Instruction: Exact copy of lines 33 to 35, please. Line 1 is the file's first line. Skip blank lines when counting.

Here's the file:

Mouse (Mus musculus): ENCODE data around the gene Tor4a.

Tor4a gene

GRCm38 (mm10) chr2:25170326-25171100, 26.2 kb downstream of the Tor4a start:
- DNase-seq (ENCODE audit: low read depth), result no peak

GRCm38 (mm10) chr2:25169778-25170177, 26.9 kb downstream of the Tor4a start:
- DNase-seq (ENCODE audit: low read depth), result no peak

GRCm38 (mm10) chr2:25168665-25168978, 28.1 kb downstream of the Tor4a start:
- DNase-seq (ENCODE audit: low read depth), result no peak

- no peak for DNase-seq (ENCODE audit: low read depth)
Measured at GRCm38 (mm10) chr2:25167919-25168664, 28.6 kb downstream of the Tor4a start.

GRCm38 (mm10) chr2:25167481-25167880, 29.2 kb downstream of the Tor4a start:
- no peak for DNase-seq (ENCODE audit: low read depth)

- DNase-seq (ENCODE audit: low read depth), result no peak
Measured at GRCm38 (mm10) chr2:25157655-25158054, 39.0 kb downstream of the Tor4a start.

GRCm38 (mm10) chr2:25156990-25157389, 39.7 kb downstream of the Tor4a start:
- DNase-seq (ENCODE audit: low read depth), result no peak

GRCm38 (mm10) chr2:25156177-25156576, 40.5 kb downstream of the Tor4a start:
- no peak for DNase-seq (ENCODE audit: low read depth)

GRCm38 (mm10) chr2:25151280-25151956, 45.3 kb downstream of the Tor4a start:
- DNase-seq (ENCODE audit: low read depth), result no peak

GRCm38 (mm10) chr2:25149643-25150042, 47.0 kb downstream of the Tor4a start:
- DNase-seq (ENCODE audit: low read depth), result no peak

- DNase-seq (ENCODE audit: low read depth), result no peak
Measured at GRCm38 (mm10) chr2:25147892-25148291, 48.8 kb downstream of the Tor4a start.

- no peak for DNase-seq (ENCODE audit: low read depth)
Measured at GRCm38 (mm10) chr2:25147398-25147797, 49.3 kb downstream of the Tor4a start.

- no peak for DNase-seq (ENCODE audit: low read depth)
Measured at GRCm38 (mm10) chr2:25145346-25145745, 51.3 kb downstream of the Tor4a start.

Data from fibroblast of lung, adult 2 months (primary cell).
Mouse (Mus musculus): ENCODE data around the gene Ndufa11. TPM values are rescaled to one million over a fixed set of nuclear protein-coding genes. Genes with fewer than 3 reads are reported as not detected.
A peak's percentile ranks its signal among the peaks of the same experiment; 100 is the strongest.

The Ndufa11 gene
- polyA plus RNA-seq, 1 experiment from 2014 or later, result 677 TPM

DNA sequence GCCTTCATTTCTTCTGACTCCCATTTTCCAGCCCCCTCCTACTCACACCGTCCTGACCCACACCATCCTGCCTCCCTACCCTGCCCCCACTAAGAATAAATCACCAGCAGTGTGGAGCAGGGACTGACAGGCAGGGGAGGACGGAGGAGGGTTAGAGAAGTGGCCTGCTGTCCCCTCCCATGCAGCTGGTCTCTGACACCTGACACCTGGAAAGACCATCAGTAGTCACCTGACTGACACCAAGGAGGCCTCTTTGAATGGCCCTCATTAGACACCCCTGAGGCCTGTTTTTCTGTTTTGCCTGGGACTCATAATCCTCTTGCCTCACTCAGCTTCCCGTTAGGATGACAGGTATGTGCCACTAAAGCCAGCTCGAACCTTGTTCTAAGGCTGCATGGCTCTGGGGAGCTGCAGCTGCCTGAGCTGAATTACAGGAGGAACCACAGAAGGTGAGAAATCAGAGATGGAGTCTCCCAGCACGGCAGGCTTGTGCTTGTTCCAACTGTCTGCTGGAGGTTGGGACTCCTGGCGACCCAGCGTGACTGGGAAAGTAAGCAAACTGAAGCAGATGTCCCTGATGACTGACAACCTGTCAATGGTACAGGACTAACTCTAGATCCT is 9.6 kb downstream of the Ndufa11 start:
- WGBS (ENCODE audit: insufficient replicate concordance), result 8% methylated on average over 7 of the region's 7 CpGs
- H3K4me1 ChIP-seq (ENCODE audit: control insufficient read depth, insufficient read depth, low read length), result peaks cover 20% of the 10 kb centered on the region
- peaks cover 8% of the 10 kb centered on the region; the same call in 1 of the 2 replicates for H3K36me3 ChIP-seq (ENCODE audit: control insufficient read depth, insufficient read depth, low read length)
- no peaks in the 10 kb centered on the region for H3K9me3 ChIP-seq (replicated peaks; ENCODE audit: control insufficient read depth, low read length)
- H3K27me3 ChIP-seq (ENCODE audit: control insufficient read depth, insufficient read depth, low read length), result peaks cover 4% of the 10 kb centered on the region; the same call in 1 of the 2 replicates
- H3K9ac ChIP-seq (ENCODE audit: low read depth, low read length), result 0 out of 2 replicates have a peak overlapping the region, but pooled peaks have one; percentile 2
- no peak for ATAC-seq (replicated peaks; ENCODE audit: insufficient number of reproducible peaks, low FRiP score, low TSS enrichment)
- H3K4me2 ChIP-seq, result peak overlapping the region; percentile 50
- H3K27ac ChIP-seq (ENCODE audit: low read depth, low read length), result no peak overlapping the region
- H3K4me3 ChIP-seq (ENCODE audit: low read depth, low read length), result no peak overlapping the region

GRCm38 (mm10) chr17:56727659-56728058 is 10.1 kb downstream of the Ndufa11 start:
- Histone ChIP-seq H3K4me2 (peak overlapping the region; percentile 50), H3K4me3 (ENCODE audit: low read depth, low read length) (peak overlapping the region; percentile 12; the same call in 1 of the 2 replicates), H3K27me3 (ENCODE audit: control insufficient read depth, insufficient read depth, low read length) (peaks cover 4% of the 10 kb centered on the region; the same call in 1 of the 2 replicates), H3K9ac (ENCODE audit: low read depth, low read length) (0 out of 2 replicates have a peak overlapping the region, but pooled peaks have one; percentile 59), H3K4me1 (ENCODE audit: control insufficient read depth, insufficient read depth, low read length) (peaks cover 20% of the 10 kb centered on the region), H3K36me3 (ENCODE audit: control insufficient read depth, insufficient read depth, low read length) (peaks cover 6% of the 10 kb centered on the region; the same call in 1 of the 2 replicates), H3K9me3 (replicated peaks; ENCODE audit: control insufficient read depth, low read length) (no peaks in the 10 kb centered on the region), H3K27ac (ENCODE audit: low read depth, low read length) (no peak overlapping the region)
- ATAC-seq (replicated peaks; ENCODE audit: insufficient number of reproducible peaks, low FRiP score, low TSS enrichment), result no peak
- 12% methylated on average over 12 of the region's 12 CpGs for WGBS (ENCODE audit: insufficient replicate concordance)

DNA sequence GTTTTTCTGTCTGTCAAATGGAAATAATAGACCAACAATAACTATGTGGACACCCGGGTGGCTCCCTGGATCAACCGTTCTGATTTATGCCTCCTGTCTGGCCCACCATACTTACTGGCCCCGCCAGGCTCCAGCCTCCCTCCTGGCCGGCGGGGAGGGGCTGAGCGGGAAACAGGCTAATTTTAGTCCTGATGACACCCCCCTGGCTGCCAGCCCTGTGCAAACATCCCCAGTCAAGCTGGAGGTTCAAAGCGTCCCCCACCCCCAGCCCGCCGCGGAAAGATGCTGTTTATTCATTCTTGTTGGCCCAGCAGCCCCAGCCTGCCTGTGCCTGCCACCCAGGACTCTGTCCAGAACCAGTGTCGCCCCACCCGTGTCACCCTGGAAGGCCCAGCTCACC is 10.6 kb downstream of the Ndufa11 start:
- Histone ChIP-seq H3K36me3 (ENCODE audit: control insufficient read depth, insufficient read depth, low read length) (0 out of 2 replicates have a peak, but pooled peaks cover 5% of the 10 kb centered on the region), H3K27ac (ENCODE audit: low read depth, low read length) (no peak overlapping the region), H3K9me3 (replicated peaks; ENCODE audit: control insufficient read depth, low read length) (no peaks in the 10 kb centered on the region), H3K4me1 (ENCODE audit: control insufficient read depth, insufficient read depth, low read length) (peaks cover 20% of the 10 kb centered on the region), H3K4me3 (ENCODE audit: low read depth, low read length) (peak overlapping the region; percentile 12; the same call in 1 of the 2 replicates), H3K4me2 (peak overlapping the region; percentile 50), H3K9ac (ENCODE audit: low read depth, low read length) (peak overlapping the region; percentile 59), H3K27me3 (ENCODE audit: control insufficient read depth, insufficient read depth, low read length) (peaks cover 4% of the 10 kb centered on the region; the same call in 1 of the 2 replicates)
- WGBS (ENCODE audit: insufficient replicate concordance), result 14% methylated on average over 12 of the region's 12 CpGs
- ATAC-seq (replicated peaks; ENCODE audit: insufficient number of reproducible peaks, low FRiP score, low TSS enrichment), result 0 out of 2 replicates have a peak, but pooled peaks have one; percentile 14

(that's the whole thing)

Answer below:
- polyA plus RNA-seq, 1 experiment from 2014 or later, result 677 TPM

DNA sequence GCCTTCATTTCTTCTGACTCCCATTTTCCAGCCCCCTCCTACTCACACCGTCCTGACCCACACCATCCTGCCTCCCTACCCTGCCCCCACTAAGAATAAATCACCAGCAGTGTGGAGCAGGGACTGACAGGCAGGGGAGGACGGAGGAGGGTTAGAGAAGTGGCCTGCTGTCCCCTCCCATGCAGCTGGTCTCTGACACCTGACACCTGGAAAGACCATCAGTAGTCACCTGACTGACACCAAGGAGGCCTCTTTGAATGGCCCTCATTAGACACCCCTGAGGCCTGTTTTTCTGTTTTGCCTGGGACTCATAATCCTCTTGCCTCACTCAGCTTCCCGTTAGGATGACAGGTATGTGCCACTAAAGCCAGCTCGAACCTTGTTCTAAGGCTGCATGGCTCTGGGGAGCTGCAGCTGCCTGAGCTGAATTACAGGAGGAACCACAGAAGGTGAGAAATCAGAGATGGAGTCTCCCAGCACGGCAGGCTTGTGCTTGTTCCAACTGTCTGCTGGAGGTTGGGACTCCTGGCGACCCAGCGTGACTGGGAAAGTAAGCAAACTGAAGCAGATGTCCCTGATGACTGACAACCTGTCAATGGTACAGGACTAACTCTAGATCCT is 9.6 kb downstream of the Ndufa11 start:
- WGBS (ENCODE audit: insufficient replicate concordance), result 8% methylated on average over 7 of the region's 7 CpGs